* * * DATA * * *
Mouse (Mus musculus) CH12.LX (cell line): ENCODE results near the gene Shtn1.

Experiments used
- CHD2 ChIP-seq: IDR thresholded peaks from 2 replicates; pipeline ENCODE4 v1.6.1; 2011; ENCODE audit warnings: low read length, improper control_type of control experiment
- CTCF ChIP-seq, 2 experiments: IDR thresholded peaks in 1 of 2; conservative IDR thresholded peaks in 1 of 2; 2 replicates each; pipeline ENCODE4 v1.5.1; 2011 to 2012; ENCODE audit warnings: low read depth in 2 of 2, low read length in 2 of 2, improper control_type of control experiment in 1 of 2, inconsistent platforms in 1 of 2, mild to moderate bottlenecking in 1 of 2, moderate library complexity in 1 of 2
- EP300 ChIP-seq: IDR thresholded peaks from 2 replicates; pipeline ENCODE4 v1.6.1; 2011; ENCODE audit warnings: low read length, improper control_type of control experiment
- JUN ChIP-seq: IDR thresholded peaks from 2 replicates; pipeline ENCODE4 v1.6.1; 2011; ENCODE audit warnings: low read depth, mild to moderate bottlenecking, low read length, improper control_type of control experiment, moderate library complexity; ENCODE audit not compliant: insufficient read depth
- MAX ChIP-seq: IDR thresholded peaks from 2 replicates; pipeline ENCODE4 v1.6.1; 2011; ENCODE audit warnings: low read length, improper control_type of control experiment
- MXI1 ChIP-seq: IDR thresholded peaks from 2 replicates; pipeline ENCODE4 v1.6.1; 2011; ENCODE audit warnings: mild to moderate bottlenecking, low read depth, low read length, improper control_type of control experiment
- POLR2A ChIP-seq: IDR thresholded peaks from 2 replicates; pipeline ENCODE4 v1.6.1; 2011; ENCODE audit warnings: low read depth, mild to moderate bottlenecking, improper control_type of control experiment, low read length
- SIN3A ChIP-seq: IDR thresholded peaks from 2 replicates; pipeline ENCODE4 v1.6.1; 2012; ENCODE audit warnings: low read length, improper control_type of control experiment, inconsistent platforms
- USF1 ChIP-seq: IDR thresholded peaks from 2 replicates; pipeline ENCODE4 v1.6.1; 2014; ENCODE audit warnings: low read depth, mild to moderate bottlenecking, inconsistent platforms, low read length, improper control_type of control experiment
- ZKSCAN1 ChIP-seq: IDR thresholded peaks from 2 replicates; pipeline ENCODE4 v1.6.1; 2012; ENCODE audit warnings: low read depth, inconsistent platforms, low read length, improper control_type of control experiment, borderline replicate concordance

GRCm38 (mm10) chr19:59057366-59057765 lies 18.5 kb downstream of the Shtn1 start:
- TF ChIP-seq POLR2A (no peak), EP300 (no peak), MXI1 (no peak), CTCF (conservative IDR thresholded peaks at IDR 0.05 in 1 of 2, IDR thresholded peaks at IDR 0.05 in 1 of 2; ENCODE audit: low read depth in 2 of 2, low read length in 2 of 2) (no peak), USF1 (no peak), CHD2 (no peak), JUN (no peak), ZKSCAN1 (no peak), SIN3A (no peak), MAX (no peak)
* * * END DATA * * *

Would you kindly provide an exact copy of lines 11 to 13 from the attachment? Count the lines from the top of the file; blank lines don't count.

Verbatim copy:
- USF1 ChIP-seq: IDR thresholded peaks from 2 replicates; pipeline ENCODE4 v1.6.1; 2014; ENCODE audit warnings: low read depth, mild to moderate bottlenecking, inconsistent platforms, low read length, improper control_type of control experiment
- ZKSCAN1 ChIP-seq: IDR thresholded peaks from 2 replicates; pipeline ENCODE4 v1.6.1; 2012; ENCODE audit warnings: low read depth, inconsistent platforms, low read length, improper control_type of control experiment, borderline replicate concordance

GRCm38 (mm10) chr19:59057366-59057765 lies 18.5 kb downstream of the Shtn1 start: